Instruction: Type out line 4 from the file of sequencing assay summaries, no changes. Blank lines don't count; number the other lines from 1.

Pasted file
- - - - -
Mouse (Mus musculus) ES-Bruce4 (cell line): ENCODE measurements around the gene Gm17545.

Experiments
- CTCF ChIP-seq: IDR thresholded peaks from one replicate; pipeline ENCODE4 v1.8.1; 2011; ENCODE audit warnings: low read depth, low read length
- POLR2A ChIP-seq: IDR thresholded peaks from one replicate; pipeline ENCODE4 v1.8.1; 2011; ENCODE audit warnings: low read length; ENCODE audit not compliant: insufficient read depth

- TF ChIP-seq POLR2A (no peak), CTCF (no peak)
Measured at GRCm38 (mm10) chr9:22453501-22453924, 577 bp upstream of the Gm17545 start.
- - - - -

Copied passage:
- POLR2A ChIP-seq: IDR thresholded peaks from one replicate; pipeline ENCODE4 v1.8.1; 2011; ENCODE audit warnings: low read length; ENCODE audit not compliant: insufficient read depth